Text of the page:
Blackout is exactly what the pilot experiences.  The pilot can hear, feel, and think, but cannot see.  If the positive G forces keep increasing past this point, then loss of all of the other sensations can occur.  This loss of consciousness can progress to death if the positive G force is intensive enough, and the duration is long enough.  When the pilot experiences the blackout he will release some of the pressure of the turn allowing him to see again.  In a tight turn, particularly in a combat situation, it was common to stay on the verge of the blackout, in an almost gray area to accomplish a tighter turn than the enemy.

The aircraft during the WWII period could not withstand G forces past the 9 G point, when wings, tail components, or other parts would separate and the aircraft would disintegrate.  This saved the pilots from reaching the fatal amount of positive G force.  However, there was a point past the 4 G mark where a pilot would want to go in order to out-turn an enemy aircraft in order to shoot it down.  This brought on an invention called the "G-suit”.

The first G-suits were really a pair of pants covering the legs all the way to just above the waist.  There were rubber tubes or bladders circling the inside of the pants.  The outer covering was nylon with enough strength to contain the tubes when the pressure inside the tubes was raised.  Water was used inside the tubes and one end of the tube was attached to a variable pressure source.  As the G forces increased, the pressure was raised.  This increased the pressure around the lower part of the body, which prevented the blood from being forced from the brain down to the lower body.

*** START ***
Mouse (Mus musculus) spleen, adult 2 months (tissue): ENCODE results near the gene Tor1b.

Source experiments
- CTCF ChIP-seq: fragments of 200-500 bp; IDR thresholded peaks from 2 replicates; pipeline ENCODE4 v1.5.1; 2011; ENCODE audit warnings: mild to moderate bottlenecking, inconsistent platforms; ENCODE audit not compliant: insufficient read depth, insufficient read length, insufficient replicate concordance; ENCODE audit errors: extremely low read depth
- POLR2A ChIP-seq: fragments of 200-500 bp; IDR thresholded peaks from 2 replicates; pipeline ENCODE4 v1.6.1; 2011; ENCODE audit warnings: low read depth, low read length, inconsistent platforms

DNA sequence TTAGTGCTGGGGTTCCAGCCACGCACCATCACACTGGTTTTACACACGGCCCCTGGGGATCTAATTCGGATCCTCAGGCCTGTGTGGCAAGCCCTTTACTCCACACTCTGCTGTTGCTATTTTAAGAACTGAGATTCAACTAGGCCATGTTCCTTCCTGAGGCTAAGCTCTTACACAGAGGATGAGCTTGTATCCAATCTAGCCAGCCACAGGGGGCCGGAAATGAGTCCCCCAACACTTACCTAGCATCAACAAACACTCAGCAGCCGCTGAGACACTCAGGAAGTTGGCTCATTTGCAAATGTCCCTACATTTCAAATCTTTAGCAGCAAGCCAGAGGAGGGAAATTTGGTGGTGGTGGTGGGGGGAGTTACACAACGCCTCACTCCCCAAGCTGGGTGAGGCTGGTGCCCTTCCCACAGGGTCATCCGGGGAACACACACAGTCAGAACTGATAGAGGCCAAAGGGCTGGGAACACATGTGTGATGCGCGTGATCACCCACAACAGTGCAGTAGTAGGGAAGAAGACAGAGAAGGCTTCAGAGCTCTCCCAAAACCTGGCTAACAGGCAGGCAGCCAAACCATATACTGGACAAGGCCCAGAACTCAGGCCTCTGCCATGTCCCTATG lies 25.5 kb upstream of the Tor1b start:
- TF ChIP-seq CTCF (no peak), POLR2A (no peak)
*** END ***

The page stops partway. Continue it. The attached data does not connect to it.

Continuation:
Later models of the G-suit used air pressure instead of water pressure.  These were lighter and were really the first ones that were acceptable to the pilots.  These suits enabled the pilots to reach about 9 Gs before blackout occurred.  This was the type of G-suit that I was issued and flew with on most of my missions.

At first it was strange having something grab your legs and squeeze, and tighten more as the G forces increased, but it was not an uncomfortable feeling.

The only problem was that in order to empty your bladder it was necessary to go all through those layers of clothes to reach the necessary equipment to do it.  There was a funnel under the seat attached to a tube leading out of the airplane.  The funnel could be detached from the seat for the pilot to empty his bladder.  I never was able to complete the process, and I always had to wait until we returned from the mission.